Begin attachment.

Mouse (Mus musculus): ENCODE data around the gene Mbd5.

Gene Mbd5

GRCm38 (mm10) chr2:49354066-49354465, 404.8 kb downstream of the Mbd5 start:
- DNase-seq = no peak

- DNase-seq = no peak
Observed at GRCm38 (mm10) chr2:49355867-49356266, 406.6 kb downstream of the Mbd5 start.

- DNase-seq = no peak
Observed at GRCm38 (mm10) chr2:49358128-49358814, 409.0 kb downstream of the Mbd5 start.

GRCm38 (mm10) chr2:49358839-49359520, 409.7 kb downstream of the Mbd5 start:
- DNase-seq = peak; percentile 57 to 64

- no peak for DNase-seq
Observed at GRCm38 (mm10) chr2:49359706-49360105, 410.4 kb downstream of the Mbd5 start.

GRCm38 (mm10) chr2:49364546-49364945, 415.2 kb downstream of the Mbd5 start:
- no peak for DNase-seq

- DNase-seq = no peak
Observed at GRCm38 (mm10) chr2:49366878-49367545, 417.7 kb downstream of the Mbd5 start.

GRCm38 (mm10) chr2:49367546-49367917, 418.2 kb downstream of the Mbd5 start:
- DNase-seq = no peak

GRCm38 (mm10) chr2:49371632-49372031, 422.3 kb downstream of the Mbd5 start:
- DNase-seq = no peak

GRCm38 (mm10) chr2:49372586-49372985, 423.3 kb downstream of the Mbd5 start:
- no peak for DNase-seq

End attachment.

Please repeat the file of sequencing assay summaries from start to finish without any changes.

Mouse (Mus musculus): ENCODE data around the gene Mbd5.

Gene Mbd5

GRCm38 (mm10) chr2:49354066-49354465, 404.8 kb downstream of the Mbd5 start:
- DNase-seq = no peak

- DNase-seq = no peak
Observed at GRCm38 (mm10) chr2:49355867-49356266, 406.6 kb downstream of the Mbd5 start.

- DNase-seq = no peak
Observed at GRCm38 (mm10) chr2:49358128-49358814, 409.0 kb downstream of the Mbd5 start.

GRCm38 (mm10) chr2:49358839-49359520, 409.7 kb downstream of the Mbd5 start:
- DNase-seq = peak; percentile 57 to 64

- no peak for DNase-seq
Observed at GRCm38 (mm10) chr2:49359706-49360105, 410.4 kb downstream of the Mbd5 start.

GRCm38 (mm10) chr2:49364546-49364945, 415.2 kb downstream of the Mbd5 start:
- no peak for DNase-seq

- DNase-seq = no peak
Observed at GRCm38 (mm10) chr2:49366878-49367545, 417.7 kb downstream of the Mbd5 start.

GRCm38 (mm10) chr2:49367546-49367917, 418.2 kb downstream of the Mbd5 start:
- DNase-seq = no peak

GRCm38 (mm10) chr2:49371632-49372031, 422.3 kb downstream of the Mbd5 start:
- DNase-seq = no peak

GRCm38 (mm10) chr2:49372586-49372985, 423.3 kb downstream of the Mbd5 start:
- no peak for DNase-seq